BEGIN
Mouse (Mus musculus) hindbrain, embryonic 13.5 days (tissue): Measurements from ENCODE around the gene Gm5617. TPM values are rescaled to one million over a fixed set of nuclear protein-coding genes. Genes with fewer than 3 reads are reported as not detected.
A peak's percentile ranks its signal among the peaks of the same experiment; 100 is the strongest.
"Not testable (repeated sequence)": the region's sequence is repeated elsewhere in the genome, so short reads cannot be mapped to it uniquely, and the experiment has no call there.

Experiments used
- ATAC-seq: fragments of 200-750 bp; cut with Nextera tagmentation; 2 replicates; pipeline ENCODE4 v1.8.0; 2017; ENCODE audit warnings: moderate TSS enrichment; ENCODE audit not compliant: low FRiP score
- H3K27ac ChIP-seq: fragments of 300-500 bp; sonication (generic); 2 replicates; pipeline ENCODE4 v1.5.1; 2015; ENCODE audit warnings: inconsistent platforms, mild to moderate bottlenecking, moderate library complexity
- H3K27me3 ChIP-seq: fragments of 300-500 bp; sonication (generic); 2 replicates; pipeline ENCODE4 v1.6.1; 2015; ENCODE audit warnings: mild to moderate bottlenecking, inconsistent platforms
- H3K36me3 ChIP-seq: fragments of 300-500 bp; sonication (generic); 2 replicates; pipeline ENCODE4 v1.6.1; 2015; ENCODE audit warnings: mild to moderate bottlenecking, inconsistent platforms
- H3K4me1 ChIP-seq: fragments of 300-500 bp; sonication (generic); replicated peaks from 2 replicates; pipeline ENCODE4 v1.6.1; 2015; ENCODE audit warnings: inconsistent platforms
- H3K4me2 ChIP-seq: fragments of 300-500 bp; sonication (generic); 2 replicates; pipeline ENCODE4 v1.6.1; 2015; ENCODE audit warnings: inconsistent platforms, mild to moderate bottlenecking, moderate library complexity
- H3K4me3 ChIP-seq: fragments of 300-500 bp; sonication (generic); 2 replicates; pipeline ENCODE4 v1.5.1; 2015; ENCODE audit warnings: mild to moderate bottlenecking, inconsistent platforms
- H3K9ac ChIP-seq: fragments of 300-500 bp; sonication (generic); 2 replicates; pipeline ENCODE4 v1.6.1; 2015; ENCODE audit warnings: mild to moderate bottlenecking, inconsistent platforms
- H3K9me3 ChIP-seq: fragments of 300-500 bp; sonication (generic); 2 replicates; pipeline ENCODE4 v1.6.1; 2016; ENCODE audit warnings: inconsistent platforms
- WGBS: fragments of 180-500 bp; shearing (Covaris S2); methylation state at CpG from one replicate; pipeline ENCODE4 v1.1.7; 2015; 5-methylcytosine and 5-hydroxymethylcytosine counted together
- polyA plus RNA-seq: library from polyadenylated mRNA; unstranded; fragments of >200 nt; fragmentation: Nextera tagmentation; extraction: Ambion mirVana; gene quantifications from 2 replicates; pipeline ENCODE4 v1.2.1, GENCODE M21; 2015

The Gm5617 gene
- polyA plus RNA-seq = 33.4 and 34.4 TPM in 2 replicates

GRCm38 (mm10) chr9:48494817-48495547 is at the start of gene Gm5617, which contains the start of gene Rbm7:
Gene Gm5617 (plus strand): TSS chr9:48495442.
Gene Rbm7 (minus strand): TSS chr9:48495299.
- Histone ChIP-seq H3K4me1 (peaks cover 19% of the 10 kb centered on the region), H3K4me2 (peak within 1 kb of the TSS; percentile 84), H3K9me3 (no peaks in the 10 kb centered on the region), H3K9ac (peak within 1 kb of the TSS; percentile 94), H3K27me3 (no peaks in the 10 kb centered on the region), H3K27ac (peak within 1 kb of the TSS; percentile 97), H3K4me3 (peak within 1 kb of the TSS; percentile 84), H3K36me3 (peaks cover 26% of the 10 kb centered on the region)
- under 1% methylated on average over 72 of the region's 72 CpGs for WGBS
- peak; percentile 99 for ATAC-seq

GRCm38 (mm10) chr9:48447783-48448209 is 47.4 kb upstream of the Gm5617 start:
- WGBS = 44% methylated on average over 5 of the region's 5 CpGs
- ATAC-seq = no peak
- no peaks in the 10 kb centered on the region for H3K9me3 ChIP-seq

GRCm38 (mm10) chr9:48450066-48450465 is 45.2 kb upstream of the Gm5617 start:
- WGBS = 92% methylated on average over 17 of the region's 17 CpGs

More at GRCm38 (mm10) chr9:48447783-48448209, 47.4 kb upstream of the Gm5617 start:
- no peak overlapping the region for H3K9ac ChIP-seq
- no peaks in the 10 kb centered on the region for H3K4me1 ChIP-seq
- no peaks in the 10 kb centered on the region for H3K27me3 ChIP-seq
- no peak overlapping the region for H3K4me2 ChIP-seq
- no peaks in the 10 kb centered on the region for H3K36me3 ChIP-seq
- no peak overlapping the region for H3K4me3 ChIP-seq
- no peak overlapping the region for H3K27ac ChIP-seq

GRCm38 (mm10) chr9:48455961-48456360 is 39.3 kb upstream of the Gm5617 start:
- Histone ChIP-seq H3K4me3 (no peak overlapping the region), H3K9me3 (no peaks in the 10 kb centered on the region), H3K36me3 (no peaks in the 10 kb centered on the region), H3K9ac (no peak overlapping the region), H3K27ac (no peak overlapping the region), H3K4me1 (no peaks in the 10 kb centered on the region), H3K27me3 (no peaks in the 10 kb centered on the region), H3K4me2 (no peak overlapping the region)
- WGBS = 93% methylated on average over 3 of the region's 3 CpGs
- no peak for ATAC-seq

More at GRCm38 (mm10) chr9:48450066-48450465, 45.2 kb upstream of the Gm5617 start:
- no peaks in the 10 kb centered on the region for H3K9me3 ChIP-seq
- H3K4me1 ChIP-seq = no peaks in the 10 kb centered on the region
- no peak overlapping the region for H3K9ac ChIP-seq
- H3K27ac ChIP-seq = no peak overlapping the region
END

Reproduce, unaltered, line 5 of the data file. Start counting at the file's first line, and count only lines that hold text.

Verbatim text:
- ATAC-seq: fragments of 200-750 bp; cut with Nextera tagmentation; 2 replicates; pipeline ENCODE4 v1.8.0; 2017; ENCODE audit warnings: moderate TSS enrichment; ENCODE audit not compliant: low FRiP score